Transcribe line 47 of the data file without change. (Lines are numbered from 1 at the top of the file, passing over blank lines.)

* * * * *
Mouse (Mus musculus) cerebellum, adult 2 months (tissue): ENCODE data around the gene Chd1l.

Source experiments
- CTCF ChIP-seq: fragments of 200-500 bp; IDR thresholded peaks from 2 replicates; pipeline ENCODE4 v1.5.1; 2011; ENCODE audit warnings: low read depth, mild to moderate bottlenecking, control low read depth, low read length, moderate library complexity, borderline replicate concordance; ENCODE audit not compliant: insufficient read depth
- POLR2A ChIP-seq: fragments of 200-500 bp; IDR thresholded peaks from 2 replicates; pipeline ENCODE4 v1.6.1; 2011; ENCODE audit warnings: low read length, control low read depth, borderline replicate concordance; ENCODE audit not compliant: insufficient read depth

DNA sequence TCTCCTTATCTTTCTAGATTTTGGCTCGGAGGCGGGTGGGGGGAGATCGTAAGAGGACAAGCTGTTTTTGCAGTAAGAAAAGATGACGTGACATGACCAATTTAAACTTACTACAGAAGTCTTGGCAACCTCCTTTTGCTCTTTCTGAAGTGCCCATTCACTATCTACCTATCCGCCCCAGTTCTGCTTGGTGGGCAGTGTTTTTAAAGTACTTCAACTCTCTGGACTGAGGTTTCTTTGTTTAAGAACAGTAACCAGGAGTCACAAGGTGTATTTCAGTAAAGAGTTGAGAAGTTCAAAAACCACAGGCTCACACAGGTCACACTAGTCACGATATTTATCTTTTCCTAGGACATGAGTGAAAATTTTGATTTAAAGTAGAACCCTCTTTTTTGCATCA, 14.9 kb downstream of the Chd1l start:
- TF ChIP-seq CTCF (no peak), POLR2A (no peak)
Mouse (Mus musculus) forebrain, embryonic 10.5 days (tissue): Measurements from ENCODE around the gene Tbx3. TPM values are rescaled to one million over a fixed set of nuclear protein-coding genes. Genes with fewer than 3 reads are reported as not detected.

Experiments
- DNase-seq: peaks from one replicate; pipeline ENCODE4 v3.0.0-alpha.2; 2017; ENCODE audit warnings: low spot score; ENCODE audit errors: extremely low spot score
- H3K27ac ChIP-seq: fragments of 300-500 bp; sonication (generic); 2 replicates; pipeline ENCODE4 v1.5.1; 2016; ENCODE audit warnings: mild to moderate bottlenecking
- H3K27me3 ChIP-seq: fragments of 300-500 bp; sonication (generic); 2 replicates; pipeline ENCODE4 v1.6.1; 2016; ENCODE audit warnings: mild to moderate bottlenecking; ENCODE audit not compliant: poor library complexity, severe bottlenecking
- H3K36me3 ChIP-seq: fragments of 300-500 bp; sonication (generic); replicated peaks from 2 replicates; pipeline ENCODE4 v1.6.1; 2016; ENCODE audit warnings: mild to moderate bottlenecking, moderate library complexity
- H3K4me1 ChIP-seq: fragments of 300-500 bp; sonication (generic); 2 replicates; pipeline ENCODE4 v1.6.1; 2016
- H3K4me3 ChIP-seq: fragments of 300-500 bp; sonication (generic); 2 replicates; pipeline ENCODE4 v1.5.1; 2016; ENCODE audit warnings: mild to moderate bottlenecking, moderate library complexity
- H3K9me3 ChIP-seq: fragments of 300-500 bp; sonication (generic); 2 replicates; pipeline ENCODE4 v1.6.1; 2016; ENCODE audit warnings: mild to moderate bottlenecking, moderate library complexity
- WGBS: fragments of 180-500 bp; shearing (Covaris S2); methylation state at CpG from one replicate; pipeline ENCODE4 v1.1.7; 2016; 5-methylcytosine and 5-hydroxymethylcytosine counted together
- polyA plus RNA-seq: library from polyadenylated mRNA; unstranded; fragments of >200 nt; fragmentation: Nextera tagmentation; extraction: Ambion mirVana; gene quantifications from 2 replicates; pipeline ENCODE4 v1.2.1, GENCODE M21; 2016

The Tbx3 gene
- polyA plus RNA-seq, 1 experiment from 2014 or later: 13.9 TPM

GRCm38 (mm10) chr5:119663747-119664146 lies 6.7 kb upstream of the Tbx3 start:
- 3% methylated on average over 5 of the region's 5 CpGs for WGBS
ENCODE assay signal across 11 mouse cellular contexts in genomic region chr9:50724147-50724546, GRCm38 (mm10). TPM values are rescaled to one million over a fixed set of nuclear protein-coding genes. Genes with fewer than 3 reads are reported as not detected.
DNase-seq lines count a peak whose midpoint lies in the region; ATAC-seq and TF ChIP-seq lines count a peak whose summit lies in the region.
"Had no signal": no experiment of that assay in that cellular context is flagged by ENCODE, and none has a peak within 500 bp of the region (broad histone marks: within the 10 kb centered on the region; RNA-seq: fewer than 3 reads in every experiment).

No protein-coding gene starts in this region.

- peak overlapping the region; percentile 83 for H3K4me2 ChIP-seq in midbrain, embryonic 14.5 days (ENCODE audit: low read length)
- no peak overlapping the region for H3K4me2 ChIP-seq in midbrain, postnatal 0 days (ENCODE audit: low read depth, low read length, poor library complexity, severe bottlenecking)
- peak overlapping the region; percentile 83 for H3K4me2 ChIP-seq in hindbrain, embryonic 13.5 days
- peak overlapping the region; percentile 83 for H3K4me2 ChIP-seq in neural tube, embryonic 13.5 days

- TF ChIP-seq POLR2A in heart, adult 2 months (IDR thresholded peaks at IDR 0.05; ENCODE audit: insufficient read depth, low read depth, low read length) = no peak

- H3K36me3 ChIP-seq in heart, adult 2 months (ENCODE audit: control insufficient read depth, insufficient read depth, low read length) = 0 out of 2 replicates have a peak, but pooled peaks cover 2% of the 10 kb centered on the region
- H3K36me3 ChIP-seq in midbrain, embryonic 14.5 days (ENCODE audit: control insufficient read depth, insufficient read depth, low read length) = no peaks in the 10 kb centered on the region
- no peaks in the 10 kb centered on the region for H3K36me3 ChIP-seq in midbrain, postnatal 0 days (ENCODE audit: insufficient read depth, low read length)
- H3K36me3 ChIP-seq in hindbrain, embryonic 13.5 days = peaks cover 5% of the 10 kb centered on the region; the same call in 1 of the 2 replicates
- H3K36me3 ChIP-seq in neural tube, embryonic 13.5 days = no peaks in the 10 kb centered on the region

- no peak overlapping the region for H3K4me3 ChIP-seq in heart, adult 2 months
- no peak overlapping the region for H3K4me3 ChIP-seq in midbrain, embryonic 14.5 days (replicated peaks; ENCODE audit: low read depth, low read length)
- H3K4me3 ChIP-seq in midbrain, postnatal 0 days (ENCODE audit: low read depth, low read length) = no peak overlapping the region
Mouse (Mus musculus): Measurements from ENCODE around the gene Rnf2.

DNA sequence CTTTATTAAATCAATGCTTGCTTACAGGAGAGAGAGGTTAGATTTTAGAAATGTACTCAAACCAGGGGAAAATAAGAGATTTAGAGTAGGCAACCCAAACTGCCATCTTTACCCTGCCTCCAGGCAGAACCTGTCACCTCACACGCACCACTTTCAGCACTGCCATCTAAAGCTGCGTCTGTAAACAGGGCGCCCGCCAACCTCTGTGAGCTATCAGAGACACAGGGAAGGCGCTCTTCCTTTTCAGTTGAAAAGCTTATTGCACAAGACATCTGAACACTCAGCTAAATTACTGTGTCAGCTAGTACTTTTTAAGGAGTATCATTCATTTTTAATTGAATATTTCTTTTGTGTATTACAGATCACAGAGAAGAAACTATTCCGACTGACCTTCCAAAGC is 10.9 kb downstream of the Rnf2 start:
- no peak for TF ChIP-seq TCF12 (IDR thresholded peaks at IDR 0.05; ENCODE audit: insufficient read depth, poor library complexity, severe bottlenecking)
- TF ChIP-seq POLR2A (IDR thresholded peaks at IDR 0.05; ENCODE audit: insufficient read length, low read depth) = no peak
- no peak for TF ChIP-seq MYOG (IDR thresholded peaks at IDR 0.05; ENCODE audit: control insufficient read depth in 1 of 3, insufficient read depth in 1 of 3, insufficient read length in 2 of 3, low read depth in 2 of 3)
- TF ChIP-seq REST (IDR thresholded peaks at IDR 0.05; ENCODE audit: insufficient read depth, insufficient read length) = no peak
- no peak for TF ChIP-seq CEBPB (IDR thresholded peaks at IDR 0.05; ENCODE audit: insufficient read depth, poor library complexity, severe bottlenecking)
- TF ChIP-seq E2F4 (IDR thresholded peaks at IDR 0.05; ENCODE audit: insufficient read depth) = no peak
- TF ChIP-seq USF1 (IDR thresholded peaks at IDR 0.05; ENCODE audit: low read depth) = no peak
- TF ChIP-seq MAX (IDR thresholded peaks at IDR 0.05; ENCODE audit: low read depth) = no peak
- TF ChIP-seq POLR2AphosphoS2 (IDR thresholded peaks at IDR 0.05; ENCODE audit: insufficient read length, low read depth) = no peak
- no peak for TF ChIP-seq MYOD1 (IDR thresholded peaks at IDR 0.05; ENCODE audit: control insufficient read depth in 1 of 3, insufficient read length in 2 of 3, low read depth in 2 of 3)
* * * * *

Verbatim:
- TF ChIP-seq USF1 (IDR thresholded peaks at IDR 0.05; ENCODE audit: low read depth) = no peak